Big Idea

In this activity, students will explore how the wind acts as a force on wind turbines to provide renewable energy to our communities.

prototype wind turbine being turned on, dial component turned and circle building block spinning

Take Action

In the ‘Take Action’ section of the lesson, they will use the Climate Action Kit to build their own wind turbine. They will code the dial component to turn the wind turbine in both directions.

Learning Goals

Students will…

  • Describe how wind turbines generate electricity through unbalanced force and energy transfer
  • Consider the benefit of using wind power
  • Build a basic wind turbine project using the breakout board, dial, and continuous servo motor in the Climate Action Kit
  • Explain how input can allow us to interact with and control the output of projects


This lesson provides a strong real-world application and hands-on activity to supplement the following Grade 3-5 Next Generation Science Standards:

  • Balanced and unbalanced forces (3-PS2-1)
  • Conservation of energy and energy transfer (4-PS3-2, 4-PS3-4)
  • Renewable energy sources (4-ESS3-1)

We recommend students have a basic understanding of balanced and unbalanced forces before starting this lesson.


Per 1-3 students:

Get to Know the Content

  1. Make sure you’ve completed our ‘Getting Started with the Climate Action Kit’ course
  2. If it has been awhile, review the kit components featured in this lesson:
  3. Review the lesson, particularly the following thinking routines from Project Zero (Harvard Graduate School of Education):

Big Idea (15 minutes)

Learn how wind turbines power our communities through the application of unbalanced force and energy transfer.

Students will:

  1. View a diagram of a wind turbine at work and complete a ‘See, Think, Wonder’ reflection to activate prior knowledge
  2. Review concepts like unbalanced push force and energy transfer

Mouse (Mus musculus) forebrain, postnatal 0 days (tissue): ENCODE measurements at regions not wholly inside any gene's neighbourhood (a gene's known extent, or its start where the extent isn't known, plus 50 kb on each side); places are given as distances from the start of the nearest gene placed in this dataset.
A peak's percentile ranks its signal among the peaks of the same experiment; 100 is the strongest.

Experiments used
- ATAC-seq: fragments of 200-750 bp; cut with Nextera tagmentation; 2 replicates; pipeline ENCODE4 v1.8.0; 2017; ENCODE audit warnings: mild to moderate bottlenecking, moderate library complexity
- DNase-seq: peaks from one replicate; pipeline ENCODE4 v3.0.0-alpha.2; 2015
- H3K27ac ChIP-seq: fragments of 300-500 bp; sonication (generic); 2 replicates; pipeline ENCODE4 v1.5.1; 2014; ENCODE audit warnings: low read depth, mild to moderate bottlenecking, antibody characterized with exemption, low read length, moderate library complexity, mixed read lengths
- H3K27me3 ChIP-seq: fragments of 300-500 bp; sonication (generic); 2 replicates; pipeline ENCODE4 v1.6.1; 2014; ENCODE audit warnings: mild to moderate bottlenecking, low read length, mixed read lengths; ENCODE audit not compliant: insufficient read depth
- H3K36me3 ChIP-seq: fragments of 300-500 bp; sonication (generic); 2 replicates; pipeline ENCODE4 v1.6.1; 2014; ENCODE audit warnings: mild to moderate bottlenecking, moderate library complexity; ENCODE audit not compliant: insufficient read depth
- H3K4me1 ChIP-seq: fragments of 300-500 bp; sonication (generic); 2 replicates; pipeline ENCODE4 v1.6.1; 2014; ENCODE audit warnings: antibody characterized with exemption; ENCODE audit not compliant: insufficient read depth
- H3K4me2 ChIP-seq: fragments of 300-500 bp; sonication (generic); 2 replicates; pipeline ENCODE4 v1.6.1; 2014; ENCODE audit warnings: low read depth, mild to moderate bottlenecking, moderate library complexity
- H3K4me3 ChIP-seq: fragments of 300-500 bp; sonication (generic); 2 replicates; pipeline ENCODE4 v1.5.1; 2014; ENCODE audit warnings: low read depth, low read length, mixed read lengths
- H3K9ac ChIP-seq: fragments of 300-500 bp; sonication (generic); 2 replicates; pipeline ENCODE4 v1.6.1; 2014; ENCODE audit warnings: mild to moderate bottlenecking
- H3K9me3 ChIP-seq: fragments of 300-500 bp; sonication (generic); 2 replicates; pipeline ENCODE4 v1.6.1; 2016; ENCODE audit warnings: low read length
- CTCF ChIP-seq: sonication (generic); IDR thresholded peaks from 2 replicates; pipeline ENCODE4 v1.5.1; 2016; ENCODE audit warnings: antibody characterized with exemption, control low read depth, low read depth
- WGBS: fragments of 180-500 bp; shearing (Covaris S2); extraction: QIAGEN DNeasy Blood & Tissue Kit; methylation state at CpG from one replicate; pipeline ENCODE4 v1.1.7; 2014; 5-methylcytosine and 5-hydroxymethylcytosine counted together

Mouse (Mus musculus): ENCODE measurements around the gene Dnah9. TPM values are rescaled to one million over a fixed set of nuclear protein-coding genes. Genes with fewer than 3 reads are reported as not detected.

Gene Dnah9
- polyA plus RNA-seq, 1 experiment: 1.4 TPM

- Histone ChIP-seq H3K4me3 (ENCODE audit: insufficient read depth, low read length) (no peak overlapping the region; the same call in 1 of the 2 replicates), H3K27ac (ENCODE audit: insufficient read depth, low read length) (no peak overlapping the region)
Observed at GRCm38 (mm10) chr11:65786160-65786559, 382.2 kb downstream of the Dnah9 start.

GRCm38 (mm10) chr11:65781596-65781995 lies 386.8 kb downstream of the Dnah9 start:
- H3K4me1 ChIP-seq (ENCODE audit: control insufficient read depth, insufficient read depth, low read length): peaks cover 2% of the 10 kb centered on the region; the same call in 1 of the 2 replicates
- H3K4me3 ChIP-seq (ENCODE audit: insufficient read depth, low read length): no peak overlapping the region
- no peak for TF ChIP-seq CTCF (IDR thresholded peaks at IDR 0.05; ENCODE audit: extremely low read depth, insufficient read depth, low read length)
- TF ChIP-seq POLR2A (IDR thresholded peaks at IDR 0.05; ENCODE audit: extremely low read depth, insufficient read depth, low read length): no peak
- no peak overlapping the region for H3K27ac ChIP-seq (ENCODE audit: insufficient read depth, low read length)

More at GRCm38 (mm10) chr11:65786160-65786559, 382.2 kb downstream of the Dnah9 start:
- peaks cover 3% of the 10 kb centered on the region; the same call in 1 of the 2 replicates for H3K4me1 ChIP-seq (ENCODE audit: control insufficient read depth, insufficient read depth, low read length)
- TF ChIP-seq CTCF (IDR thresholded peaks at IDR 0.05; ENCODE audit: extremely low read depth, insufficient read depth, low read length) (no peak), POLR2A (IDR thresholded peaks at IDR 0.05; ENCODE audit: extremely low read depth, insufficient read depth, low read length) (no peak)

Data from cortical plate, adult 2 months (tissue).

Take Action (45 minutes)

Build your own wind turbine with the Climate Action Kit!

We’ve provided 3 ways students may build the project to support scaffolding and differentiation in your classroom: ‘Use’, ‘Modify’, and ‘Create’.*

Students will follow a step-by-step tutorial to build & use their wind turbine.

Success Criteria
I can:
– build a wind turbine with the Climate Action Kit
– explain how I can make my wind turbine move

Final Code
Modify Students will follow a step-by-step tutorial to build their wind turbine and modify its code!

Success Criteria
I can:
– build a wind turbine with the Climate Action Kit
– make changes to my code to learn how it works
– change the speed and direction of my wind turbine

Final Code
Students will work in small groups to research wind turbines and design a prototype with the Climate Action Kit.

Success Criteria
I can build a wind turbine with the Climate Action Kit that:

– stands tall
– is sturdy
– has blades to catch the wind
– spins in both directions

Blank Project

*Irene Lee, Fred Martin, Jill Denner, Bob Coulter, Walter Allan, Jeri Erickson, Joyce Malyn-Smith, and Linda Werner. 2011. Computational thinking for youth in practice. Acm Inroads 2, 1 (2011), 32–37.

Use the following criteria to assess student learning. Students can:


  • Describe how wind acts as an unbalanced force on wind turbines
  • Describe the transfer of energy during electricity generation with wind turbines
  • Explain the purpose of each smart component and building block in the main build (Use, Modify, Create)
  • Explain the purpose of the input and output blocks in the starter code (Use, Modify, Create)


  • Methodically test and debug their code to ensure it functions as intended (Modify, Create)


  • Add comments to the code to demonstrate their understanding of each block (Use, Modify, Create)
  • Add a new event block to make their wind turbine turn in the opposite direction (Modify, Create)
  • Design their own wind turbine prototype that satisfies provided criteria (Create)
  • NGSS
  • CSTA
  • UN SDGs

Next Generation Science Standards

Grade 3-5

3-PS2-1 Plan and conduct an investigation to provide evidence of the effects of balanced and unbalanced forces on the motion of an object.

4-PS3-2 Make observations to provide evidence that energy can be transferred from place to place by sound, light, heat, and electric currents.

4-PS3-4 Apply scientific ideas to design, test, and refine a device that converts energy from one form to another.

4-ESS3-1 Obtain and combine information to describe that energy and fuels are derived from natural resources and their uses affect the environment.

Computer Science Teachers Association Standards

Grade 3-5

1B-CS-01 Describe how internal and external parts of computing devices function to form a system.

1B-CS-02 Model how computer hardware and software work together as a system to accomplish tasks.

1B-AP-15 Test and debug (identify and fix errors) a program or algorithm to ensure it runs as intended.

1B-AP-16 Take on varying roles, with teacher guidance, when collaborating with peers during the design, implementation, and review stages of program development.

1B-AP-17 Describe choices made during program development using code comments, presentations, and demonstrations.